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I have a problem from "The C++ Standard Library Extensions":

Exercise 6
I said in Section 2.4.2 that you shouldn't construct two shared_ptr objects from the same pointer. The danger is that both shared_ptr objects or their progeny will eventually try to delete the resource, and that usually leads to trouble. In fact, you can do this if you're careful. It's not particularly useful, but write a program that constructs two shared_ptr objects from the same pointer and deletes the resource only once.

below is my answer:

template <typename T>
void nonsence(T*){}
struct SX {
     int data;
     SX(int i = 0) :
              data(i) {
              cout << "SX" << endl;
     }
     ~SX() {
              cout << "~SX" << endl;
     }
};
int main(int argc, char **argv) {
    SX* psx=new SX;
    shared_ptr<SX> sp1(psx),sp2(psx,nonsence<SX>);
    cout<<sp1.use_count()<<endl;
    return 0;
}

but I don't think it is a good solution--because i don't want solving it by use constructor. can anyone give me a better one? thx, forgive my bad english.

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You are missing a "{" in the SX constructor. (Just to be pedantic) –  A. Levy May 16 '09 at 3:09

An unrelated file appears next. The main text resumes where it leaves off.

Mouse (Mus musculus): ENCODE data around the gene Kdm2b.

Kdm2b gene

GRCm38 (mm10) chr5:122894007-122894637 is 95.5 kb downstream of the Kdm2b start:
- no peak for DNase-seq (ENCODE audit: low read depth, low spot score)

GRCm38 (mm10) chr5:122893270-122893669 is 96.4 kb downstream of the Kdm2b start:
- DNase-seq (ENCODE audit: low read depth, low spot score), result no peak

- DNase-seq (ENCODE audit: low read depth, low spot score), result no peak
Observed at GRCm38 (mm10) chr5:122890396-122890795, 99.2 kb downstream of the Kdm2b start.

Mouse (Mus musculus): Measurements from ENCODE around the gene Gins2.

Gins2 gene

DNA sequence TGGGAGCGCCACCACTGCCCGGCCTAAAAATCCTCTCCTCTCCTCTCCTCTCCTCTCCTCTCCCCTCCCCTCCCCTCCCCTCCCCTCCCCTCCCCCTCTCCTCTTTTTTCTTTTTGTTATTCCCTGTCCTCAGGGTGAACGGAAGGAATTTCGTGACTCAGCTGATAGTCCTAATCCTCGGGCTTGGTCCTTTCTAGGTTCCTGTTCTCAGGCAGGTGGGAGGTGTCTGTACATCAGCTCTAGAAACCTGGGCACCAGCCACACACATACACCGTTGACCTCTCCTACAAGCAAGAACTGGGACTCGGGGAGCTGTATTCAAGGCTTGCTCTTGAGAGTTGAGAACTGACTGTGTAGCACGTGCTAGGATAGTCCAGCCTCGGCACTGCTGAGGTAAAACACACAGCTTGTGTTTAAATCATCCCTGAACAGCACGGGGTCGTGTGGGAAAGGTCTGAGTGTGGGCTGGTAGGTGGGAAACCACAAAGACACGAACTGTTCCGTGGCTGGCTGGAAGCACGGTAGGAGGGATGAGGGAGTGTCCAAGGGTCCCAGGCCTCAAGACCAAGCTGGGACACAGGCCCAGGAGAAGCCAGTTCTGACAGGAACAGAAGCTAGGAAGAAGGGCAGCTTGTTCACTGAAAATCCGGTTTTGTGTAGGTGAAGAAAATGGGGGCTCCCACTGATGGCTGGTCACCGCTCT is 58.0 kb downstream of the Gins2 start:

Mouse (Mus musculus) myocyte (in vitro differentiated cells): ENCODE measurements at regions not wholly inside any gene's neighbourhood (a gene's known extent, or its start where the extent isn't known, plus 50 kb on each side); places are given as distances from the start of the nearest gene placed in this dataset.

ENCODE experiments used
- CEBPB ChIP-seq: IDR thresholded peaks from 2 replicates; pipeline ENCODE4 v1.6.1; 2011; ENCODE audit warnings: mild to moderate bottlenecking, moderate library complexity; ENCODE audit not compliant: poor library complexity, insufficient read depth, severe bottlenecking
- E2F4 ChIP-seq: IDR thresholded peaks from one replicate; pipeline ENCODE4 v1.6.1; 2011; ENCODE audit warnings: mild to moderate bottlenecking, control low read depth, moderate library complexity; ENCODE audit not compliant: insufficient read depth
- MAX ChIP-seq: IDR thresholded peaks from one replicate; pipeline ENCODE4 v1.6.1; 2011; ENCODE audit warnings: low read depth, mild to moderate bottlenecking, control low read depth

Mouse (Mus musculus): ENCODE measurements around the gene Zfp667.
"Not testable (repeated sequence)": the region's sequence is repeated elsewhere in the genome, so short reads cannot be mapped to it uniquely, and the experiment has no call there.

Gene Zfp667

4 Answers 4

All you need to do is construct the second shared_ptr from the first shared_ptr.

shared_ptr<SX> sp1( new SX );
shared_ptr<SX> sp2( sp1 );

The created SX will then properly be deleted only when all shared pointers to it are destroyed.

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The trick you found is valid, though useless. The central feature of shared_ptr is reference-counting, which you subvert here. The deleter (the second constructor argument) is there for using shared_ptr with resources other then plain pointers. You could use it with files, e.g:


typedef boost::shared_ptr FilePtr;
void FileClose( FILE* pf ) { if ( pf ) fclose( pf ); }
FilePtr pfile( fopen( "filename" ), FileClose );

Same with database connections, sockets, etc. etc. and RAII in general.

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You can look at how boost solves it with shared_from_this. Here's the code.

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thx a lot. I am find that boost sovle this problem by this:boost.org/doc/libs/1%5F38%5F0/libs/smart%5Fptr/…. almost the same as mine. thanks again. –  cnheying May 16 '09 at 3:49
up vote 0 down vote accepted

I got the "STANDARD" answer from boost doc : http://www.boost.org/doc/libs/1%5F38%5F0/libs/smart%5Fptr/sp%5Ftechniques.html#another_sp

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